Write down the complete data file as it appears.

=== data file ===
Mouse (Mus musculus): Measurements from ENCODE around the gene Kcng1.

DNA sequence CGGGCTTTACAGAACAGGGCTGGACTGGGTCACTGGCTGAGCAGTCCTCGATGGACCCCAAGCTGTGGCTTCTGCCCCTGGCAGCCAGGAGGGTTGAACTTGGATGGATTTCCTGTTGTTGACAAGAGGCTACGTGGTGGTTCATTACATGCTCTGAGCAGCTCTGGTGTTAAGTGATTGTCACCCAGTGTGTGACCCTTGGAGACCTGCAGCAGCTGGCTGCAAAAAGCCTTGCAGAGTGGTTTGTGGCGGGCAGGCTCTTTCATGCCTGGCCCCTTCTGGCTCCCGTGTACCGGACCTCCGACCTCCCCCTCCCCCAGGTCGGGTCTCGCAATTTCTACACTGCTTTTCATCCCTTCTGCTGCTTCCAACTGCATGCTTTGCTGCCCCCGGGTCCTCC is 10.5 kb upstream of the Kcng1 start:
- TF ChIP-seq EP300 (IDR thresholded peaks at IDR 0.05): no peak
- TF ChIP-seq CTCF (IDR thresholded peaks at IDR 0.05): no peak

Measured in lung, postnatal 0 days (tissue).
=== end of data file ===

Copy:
Mouse (Mus musculus): Measurements from ENCODE around the gene Kcng1.

DNA sequence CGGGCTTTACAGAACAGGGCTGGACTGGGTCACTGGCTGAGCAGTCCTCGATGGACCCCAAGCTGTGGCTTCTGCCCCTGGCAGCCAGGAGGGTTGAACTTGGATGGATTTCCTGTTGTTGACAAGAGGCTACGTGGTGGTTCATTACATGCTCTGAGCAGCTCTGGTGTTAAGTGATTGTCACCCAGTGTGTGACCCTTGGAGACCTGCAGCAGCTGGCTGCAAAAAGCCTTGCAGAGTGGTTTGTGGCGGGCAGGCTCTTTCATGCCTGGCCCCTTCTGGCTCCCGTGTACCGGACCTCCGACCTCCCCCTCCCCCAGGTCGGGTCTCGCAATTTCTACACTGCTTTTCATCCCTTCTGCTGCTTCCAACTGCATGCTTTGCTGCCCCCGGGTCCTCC is 10.5 kb upstream of the Kcng1 start:
- TF ChIP-seq EP300 (IDR thresholded peaks at IDR 0.05): no peak
- TF ChIP-seq CTCF (IDR thresholded peaks at IDR 0.05): no peak

Measured in lung, postnatal 0 days (tissue).